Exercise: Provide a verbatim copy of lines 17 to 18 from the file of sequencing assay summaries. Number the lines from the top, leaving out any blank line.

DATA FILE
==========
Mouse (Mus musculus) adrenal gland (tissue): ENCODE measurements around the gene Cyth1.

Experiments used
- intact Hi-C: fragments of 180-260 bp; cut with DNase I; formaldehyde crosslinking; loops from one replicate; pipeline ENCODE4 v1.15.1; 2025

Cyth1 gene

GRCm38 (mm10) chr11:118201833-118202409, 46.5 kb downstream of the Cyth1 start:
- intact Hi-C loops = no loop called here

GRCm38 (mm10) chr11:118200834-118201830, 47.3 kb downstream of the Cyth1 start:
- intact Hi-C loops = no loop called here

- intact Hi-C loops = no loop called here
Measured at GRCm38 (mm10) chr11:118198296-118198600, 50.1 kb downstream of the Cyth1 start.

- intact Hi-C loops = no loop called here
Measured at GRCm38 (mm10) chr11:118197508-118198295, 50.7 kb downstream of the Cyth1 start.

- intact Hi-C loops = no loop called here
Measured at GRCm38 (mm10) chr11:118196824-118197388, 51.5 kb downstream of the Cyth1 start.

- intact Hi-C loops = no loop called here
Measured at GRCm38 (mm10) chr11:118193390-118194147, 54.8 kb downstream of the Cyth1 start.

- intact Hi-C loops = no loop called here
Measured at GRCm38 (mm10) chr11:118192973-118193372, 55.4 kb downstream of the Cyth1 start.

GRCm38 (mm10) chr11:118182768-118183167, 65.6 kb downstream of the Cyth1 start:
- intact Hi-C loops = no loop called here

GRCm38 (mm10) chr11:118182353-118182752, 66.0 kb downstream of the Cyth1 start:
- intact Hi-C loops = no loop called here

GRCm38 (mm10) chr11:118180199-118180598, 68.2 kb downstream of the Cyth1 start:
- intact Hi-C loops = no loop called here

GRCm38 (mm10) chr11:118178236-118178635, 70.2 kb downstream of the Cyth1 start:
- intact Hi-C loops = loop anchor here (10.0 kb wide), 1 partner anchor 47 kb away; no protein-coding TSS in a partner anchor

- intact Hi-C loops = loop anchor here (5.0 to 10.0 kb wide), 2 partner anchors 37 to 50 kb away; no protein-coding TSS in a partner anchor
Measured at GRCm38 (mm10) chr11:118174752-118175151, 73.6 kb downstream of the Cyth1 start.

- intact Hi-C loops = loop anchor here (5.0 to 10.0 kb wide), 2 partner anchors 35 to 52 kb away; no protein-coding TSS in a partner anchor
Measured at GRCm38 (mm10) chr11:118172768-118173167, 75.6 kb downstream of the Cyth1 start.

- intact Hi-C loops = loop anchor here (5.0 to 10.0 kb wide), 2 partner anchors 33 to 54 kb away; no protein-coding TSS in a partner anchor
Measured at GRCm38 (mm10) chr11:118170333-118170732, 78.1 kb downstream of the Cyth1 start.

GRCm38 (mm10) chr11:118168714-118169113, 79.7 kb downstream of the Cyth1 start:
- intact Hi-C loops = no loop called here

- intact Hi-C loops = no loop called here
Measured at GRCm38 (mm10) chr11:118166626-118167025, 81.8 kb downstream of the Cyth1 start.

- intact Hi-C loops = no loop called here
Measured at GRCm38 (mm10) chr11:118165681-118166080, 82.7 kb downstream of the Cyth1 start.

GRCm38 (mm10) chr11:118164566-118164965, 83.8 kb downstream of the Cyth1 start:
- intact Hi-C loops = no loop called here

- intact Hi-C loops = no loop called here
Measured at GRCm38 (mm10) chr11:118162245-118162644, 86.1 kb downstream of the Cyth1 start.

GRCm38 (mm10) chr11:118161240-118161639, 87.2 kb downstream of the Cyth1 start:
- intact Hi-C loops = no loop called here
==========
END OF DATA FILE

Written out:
- intact Hi-C loops = no loop called here
Measured at GRCm38 (mm10) chr11:118192973-118193372, 55.4 kb downstream of the Cyth1 start.